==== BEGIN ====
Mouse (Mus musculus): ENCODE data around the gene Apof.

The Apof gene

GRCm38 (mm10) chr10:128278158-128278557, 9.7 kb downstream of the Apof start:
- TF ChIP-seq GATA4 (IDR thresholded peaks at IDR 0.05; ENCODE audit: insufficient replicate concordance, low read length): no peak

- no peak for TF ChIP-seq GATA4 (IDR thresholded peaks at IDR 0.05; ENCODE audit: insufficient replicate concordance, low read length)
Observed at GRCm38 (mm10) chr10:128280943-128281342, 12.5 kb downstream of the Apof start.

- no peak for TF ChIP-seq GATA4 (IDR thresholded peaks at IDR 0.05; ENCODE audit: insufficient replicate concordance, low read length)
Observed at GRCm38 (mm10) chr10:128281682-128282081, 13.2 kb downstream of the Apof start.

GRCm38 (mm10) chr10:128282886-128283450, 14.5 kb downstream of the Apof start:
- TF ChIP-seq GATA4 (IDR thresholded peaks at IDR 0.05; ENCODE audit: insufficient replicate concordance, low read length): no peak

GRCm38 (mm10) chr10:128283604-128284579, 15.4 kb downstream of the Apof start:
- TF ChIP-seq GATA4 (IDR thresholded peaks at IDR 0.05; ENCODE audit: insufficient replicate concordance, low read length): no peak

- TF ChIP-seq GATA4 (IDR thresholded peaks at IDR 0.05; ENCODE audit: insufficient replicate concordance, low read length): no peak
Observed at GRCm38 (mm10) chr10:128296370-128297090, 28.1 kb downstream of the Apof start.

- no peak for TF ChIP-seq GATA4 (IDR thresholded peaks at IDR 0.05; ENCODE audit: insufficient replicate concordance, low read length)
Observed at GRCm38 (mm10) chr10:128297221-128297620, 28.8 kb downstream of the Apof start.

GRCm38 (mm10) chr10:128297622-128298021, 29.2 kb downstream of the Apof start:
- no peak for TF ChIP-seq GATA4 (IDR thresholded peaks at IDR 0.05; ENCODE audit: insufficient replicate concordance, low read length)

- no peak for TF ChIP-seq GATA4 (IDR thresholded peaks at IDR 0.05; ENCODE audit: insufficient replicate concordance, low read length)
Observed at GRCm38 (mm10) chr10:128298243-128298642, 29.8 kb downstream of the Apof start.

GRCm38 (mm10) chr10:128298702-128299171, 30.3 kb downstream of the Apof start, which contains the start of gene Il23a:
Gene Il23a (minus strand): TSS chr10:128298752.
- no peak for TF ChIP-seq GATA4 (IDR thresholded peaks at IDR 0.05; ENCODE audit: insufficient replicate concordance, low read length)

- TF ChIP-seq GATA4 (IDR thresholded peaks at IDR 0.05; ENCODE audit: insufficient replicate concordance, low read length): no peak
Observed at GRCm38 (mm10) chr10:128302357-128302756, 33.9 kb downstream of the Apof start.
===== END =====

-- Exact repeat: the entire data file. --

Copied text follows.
Mouse (Mus musculus): ENCODE data around the gene Apof.

The Apof gene

GRCm38 (mm10) chr10:128278158-128278557, 9.7 kb downstream of the Apof start:
- TF ChIP-seq GATA4 (IDR thresholded peaks at IDR 0.05; ENCODE audit: insufficient replicate concordance, low read length): no peak

- no peak for TF ChIP-seq GATA4 (IDR thresholded peaks at IDR 0.05; ENCODE audit: insufficient replicate concordance, low read length)
Observed at GRCm38 (mm10) chr10:128280943-128281342, 12.5 kb downstream of the Apof start.

- no peak for TF ChIP-seq GATA4 (IDR thresholded peaks at IDR 0.05; ENCODE audit: insufficient replicate concordance, low read length)
Observed at GRCm38 (mm10) chr10:128281682-128282081, 13.2 kb downstream of the Apof start.

GRCm38 (mm10) chr10:128282886-128283450, 14.5 kb downstream of the Apof start:
- TF ChIP-seq GATA4 (IDR thresholded peaks at IDR 0.05; ENCODE audit: insufficient replicate concordance, low read length): no peak

GRCm38 (mm10) chr10:128283604-128284579, 15.4 kb downstream of the Apof start:
- TF ChIP-seq GATA4 (IDR thresholded peaks at IDR 0.05; ENCODE audit: insufficient replicate concordance, low read length): no peak

- TF ChIP-seq GATA4 (IDR thresholded peaks at IDR 0.05; ENCODE audit: insufficient replicate concordance, low read length): no peak
Observed at GRCm38 (mm10) chr10:128296370-128297090, 28.1 kb downstream of the Apof start.

- no peak for TF ChIP-seq GATA4 (IDR thresholded peaks at IDR 0.05; ENCODE audit: insufficient replicate concordance, low read length)
Observed at GRCm38 (mm10) chr10:128297221-128297620, 28.8 kb downstream of the Apof start.

GRCm38 (mm10) chr10:128297622-128298021, 29.2 kb downstream of the Apof start:
- no peak for TF ChIP-seq GATA4 (IDR thresholded peaks at IDR 0.05; ENCODE audit: insufficient replicate concordance, low read length)

- no peak for TF ChIP-seq GATA4 (IDR thresholded peaks at IDR 0.05; ENCODE audit: insufficient replicate concordance, low read length)
Observed at GRCm38 (mm10) chr10:128298243-128298642, 29.8 kb downstream of the Apof start.

GRCm38 (mm10) chr10:128298702-128299171, 30.3 kb downstream of the Apof start, which contains the start of gene Il23a:
Gene Il23a (minus strand): TSS chr10:128298752.
- no peak for TF ChIP-seq GATA4 (IDR thresholded peaks at IDR 0.05; ENCODE audit: insufficient replicate concordance, low read length)

- TF ChIP-seq GATA4 (IDR thresholded peaks at IDR 0.05; ENCODE audit: insufficient replicate concordance, low read length): no peak
Observed at GRCm38 (mm10) chr10:128302357-128302756, 33.9 kb downstream of the Apof start.